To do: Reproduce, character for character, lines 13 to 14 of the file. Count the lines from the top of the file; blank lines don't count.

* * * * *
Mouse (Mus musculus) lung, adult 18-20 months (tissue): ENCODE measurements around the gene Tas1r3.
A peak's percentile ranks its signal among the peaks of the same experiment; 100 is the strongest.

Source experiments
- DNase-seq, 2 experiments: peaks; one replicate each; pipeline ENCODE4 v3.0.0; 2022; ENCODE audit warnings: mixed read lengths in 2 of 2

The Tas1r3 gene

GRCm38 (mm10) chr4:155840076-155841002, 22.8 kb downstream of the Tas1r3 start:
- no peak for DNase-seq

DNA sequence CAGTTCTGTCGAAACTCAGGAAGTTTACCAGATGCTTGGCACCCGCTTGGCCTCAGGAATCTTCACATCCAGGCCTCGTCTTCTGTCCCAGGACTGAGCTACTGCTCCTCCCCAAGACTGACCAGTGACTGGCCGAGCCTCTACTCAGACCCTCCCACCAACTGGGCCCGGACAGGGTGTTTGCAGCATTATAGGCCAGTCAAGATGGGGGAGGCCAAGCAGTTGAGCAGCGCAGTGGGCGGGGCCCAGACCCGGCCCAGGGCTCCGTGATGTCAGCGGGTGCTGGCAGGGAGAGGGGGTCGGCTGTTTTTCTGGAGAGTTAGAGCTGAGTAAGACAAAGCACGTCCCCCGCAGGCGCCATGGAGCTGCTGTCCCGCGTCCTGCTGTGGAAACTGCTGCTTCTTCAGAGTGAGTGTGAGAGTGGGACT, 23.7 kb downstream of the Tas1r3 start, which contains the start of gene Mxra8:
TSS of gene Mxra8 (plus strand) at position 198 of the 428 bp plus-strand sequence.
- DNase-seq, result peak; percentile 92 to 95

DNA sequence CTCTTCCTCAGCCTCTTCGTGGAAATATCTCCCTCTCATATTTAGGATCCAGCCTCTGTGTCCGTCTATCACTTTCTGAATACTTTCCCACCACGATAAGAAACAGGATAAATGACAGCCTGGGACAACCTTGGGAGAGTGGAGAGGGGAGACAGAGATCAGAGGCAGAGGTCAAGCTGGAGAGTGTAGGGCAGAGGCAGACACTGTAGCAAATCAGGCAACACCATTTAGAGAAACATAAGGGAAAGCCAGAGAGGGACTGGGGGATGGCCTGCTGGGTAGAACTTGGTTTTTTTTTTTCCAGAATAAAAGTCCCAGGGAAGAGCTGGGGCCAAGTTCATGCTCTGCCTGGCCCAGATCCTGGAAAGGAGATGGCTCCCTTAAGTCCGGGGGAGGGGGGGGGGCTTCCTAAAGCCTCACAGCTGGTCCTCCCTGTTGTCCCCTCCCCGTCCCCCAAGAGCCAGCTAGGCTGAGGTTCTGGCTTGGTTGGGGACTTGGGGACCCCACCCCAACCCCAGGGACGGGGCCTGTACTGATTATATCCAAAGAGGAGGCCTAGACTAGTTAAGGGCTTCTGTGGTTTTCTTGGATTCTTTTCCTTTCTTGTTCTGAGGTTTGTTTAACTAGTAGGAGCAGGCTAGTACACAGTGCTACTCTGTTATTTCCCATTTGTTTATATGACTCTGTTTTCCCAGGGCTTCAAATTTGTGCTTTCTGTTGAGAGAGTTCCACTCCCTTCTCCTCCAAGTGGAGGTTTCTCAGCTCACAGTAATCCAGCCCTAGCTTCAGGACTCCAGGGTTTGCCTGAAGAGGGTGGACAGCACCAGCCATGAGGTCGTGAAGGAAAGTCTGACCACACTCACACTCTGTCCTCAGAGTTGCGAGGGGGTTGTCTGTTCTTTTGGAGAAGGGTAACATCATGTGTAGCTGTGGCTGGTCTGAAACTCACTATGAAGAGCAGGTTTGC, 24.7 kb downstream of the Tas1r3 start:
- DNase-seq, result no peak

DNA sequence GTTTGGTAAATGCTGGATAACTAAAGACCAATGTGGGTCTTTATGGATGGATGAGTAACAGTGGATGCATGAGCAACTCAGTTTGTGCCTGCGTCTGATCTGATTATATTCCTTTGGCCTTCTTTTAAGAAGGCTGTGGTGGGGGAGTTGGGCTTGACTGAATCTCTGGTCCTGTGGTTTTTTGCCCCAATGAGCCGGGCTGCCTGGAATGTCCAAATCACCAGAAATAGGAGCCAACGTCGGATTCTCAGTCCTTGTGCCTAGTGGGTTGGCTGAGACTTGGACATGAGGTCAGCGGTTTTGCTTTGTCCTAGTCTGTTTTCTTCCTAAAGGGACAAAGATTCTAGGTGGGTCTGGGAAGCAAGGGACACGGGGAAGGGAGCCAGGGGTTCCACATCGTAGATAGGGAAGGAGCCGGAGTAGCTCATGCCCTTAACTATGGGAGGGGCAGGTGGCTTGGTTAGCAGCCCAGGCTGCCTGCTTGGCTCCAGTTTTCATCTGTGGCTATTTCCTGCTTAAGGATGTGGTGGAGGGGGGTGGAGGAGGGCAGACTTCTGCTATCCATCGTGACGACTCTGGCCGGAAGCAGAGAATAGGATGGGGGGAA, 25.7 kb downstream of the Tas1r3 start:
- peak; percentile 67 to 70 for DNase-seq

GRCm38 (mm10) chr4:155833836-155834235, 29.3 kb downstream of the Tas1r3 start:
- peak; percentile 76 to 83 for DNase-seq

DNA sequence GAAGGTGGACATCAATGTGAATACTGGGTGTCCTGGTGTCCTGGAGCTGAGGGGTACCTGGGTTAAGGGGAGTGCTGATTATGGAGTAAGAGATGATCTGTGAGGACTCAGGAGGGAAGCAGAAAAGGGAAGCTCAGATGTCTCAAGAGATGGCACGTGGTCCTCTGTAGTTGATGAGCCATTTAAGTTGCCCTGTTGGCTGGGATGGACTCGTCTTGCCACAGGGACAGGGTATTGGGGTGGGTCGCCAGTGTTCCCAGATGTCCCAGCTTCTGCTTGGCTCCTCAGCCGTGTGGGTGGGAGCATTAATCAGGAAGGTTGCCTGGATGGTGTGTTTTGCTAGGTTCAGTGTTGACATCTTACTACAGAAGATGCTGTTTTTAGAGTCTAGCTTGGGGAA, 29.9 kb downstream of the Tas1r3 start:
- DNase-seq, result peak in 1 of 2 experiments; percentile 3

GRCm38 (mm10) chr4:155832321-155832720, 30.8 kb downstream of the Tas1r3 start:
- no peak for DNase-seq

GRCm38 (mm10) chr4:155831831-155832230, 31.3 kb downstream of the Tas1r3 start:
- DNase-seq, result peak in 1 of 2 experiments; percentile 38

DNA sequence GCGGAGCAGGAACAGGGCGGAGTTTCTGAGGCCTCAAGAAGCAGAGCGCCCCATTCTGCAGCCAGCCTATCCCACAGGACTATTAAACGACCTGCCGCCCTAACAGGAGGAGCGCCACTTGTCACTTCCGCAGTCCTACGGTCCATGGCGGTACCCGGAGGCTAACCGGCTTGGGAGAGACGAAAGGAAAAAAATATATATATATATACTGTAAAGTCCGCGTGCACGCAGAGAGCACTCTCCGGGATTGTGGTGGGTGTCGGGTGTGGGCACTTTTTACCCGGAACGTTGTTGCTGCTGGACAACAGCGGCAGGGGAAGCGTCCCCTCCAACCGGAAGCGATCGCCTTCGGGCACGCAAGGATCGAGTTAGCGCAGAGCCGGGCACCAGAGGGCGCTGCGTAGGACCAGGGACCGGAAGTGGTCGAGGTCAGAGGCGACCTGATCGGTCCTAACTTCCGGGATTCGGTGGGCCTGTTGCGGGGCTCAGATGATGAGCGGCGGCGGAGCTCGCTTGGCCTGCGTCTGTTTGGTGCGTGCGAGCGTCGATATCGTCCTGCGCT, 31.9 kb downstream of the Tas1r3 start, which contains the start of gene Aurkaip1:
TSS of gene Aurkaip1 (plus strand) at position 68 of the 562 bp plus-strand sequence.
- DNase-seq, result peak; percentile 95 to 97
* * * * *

DNA sequence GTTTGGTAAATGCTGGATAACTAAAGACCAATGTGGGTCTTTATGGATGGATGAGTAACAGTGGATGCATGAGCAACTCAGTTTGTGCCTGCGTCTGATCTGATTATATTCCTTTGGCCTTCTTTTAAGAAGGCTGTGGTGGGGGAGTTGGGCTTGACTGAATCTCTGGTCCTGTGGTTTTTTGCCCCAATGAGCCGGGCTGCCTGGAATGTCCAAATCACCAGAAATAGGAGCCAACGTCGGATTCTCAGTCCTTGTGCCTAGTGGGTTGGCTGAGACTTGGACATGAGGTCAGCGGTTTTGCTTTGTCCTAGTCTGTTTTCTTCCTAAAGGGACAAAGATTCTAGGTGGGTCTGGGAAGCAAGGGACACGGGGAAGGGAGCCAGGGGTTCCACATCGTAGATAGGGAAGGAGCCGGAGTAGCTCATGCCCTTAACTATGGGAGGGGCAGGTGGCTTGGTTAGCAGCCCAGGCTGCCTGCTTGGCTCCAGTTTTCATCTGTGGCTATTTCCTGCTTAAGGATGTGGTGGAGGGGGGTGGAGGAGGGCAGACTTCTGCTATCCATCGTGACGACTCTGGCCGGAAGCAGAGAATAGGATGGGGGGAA, 25.7 kb downstream of the Tas1r3 start:
- peak; percentile 67 to 70 for DNase-seq